|The Very Man||25/1|
|Call Me Lord||33/1|
|Pull Again Green||33/1|
|Off Your Rocco||50/1|
|Coral Cup Tips|
|Both Will Smith and Andrew Blair White have provided tips for the 2022 Coral Cup at Cheltenham.
Click below to view their selections.
|Will Smith's Coral Cup Tips||Andrew Blair White's Coral Cup Tips|
I wish I could bottle up a day like today and play it on repeat. The sheer amount of excitement, tension and most importantly, frantic researching that goes into handicap weights day for Cheltenham is a sight to behold. However, sometimes one doesn’t have much time to react – so I am trying to get in the van early on and drive a few handicap selections over the line before some people take too much notice.
I have played a couple at the Boodles Handicap Hurdle thus far, but that’s the only handicap I have delved into thus far, so you can expect some more on that front in the coming days. And I have decided to take my chance at the most difficult of the lot this afternoon, and try to dissect the Coral Cup – where I will be siding with two horses in this race, who look to have the right profile and potentially the right type of weight for the race.
Quite strangely, the horse I prefer for the race of the two is the bigger priced of the lot – so I will be siding with his first. I have forever been wondering what race they will end up running last year’s festival winner, The Shunter in. As much as one still couldn’t be sure right now of his destination, the fact he is rated seven pounds lower over hurdles than fences may prove to be too much of an incentive for his connections to turn down.
The Shunter won at the Festival last year off a mark of 140, and although he has handicap entries in the Ultima and the Plate, he is rated as high as 155 this time around – which seems like it would be a step too far for a horse who has also had a few jumping troubles in recent starts. Despite not being seen over hurdles since Punchestown last year, he is off a mark of 148 in this sphere and if judging by the Punchestown run and his wins in both the Morebattle Hurdle and Greatwood Hurdle last year, there should still be some room for manoeuver off this mark.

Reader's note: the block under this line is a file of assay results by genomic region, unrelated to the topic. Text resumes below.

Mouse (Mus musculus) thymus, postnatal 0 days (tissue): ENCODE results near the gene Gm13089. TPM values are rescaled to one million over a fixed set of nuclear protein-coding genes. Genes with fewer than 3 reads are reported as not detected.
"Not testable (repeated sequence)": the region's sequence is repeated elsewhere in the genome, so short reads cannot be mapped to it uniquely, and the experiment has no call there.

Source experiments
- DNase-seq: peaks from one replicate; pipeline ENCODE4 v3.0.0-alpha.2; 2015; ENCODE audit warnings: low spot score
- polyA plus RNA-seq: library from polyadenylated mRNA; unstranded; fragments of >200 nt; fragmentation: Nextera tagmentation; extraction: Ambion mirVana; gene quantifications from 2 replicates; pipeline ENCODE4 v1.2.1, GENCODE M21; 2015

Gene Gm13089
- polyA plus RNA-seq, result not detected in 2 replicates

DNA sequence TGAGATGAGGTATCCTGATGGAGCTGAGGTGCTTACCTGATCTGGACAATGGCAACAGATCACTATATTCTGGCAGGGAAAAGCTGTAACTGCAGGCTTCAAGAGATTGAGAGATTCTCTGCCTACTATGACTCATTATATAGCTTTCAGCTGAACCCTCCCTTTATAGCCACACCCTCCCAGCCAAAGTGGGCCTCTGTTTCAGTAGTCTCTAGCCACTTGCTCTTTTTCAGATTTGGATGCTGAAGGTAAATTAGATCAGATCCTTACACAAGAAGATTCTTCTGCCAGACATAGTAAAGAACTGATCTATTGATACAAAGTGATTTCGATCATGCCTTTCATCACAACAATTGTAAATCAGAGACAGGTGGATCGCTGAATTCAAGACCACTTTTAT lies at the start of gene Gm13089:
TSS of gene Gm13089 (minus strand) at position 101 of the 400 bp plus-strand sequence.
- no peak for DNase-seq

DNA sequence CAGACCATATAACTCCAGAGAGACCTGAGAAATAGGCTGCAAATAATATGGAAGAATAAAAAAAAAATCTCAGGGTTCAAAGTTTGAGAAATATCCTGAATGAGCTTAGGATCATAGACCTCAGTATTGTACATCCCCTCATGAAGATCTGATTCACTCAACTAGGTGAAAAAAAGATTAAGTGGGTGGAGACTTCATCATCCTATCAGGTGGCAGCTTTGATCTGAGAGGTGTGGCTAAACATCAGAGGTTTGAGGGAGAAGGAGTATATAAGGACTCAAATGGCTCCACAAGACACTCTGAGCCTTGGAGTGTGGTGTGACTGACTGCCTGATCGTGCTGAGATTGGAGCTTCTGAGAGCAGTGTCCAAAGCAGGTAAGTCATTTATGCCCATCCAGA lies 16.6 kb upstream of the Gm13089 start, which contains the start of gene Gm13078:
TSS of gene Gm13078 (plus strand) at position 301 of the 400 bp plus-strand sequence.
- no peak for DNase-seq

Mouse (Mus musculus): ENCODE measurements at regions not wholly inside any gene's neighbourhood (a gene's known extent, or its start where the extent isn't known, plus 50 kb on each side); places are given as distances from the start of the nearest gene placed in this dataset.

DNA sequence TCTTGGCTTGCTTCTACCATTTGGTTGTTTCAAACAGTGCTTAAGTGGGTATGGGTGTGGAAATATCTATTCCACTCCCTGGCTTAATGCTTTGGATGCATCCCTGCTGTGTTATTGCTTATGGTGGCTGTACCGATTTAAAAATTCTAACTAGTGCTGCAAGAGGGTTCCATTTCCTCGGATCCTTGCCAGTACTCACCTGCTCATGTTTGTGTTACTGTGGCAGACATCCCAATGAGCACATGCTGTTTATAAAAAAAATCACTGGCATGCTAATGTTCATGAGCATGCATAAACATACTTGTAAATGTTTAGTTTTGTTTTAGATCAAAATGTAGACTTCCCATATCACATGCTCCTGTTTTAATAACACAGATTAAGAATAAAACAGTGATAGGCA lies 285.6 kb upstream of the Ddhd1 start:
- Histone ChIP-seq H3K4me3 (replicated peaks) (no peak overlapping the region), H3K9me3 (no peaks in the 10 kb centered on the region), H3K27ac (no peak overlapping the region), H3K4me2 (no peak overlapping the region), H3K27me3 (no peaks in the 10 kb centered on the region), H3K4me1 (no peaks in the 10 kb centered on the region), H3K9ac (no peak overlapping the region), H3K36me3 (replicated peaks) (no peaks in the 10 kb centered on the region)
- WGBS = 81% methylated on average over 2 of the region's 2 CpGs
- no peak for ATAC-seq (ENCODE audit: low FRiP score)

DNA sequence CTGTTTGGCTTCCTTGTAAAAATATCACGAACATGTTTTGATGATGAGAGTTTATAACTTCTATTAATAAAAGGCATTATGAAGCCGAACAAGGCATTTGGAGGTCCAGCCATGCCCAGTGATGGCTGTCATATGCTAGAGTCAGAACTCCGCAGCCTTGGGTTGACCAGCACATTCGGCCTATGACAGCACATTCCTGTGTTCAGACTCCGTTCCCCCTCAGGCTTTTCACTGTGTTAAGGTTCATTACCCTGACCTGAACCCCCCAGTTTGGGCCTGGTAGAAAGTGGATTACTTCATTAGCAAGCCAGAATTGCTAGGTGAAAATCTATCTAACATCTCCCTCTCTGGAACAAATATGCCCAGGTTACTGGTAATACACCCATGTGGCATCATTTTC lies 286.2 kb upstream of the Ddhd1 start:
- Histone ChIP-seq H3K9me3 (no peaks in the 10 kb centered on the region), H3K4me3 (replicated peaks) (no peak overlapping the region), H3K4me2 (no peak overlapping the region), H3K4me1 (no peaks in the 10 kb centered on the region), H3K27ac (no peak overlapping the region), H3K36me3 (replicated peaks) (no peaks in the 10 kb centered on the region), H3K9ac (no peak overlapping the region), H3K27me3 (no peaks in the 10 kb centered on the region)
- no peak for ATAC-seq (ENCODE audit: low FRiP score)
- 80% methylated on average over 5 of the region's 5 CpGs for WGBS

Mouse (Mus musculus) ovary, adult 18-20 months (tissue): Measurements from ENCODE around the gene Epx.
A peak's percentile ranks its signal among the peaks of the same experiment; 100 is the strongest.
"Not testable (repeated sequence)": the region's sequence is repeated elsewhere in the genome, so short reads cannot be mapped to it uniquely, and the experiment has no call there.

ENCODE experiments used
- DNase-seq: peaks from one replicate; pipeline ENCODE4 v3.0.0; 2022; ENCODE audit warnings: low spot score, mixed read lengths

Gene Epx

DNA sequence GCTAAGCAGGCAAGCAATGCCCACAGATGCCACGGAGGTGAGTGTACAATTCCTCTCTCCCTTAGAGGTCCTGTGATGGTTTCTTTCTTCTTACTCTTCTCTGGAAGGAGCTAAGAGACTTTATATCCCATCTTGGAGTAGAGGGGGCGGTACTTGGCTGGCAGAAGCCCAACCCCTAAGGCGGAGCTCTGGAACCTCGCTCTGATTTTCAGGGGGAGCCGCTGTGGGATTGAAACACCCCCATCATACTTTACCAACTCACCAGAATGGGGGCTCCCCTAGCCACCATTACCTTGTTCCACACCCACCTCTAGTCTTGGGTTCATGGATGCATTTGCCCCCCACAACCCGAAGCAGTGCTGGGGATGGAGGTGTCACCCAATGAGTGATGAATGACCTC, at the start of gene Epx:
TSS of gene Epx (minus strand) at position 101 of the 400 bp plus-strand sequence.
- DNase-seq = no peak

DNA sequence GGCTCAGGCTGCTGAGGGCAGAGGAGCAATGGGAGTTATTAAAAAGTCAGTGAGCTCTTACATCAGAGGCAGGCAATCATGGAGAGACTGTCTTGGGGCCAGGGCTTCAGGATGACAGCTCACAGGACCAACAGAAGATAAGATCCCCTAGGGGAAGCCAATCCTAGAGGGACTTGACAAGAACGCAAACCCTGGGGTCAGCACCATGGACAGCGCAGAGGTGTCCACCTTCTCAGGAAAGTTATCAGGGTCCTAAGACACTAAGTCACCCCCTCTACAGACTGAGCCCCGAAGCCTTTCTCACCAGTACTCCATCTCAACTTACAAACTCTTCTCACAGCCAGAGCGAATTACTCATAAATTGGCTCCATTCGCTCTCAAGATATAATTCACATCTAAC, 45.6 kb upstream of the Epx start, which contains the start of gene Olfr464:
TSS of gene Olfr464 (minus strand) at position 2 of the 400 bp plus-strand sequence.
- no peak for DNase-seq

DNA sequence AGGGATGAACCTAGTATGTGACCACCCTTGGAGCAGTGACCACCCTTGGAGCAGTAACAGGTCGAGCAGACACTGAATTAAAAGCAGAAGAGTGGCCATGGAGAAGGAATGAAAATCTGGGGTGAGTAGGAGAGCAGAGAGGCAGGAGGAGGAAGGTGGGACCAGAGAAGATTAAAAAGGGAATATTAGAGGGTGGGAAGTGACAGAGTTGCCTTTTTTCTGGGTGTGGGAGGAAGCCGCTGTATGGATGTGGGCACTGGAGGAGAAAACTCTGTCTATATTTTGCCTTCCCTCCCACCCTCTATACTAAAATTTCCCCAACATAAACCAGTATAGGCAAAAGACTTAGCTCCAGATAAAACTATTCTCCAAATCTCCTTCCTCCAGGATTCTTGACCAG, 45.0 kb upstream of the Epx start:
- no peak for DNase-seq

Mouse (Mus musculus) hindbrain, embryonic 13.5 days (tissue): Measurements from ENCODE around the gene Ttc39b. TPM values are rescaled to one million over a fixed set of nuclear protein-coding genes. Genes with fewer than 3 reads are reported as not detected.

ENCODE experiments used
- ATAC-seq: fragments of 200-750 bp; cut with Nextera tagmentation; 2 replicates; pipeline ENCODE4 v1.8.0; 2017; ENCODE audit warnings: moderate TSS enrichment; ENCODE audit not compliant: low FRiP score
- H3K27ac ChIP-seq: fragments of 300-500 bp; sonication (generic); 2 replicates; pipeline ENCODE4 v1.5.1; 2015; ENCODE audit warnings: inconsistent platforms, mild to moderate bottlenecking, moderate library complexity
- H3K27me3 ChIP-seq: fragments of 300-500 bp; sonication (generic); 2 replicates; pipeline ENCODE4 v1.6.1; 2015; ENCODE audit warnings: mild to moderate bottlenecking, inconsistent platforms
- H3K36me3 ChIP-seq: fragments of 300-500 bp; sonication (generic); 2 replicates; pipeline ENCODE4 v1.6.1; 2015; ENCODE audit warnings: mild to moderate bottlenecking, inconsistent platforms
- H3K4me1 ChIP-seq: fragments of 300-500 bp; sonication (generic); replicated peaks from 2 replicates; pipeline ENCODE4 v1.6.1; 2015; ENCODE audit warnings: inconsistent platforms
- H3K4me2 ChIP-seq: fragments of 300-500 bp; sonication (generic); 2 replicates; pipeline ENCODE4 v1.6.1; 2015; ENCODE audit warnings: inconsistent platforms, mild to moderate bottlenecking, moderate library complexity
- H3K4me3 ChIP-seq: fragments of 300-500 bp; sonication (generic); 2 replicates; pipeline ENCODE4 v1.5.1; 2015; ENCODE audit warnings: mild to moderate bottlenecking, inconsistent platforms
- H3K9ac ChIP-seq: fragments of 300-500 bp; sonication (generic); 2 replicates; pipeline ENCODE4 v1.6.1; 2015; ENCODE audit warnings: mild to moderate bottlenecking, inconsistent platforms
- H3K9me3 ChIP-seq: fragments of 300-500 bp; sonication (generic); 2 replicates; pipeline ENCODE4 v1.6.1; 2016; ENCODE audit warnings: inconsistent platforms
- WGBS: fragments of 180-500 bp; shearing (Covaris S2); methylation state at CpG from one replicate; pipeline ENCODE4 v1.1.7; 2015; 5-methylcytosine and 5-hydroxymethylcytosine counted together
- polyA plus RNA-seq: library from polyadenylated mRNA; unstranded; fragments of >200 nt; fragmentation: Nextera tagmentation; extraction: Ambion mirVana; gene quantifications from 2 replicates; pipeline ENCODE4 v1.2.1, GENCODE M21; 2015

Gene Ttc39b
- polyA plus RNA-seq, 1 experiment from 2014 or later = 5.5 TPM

He is as big as 16/1 Non-Runner No Bet with a lot of firms, and I would be using that given he still does have multiple entries, but I will be using Paddy Power’s terms on this occasion, and will be backing each way with 5 places available ante-post.
This is a race that the British have a decent record in though and it would surprise me if we didn’t see one or two of their challengers run well in this contest. There is a lot of talk around recent Ascot scorer, No Risk at All – who won so impressively off a gift of an opening mark. However, I do have a problem with horses running that weekend at Ascot given the ground they had to face in the proximity to the festival.
Instead, it might be worth siding with another Ascot scorer in Unexpected Party – who has been improving all year round and although having to encounter another big rise in the weights, he should be weighted to run well off 142. He also has an ideal running style for this race, as typically it can go to a hold up horse and this may well suit something coming from well off the pace like this horse tends to be ridden.
This does seem to be this horse’s prime target for the Festival and although they have yet to win this race, the Skelton’s have prior form in festival handicap hurdles – so I would be very happy with the source. Unexpected Party looks like a progressive horse coming into this race and we are yet to see where the limitations lie.
At a price of 10/1 with SkyBet – who are also Non-Runner No Bet for this race, he should be backed each way with 5 places available again.
My esteemed WhichBookie colleague Andrew Blair White has already outlined on this page the claims of two nicely priced and obvious chances in the Coral Cup at 2.50 on the Wednesday of the Cheltenham Festival.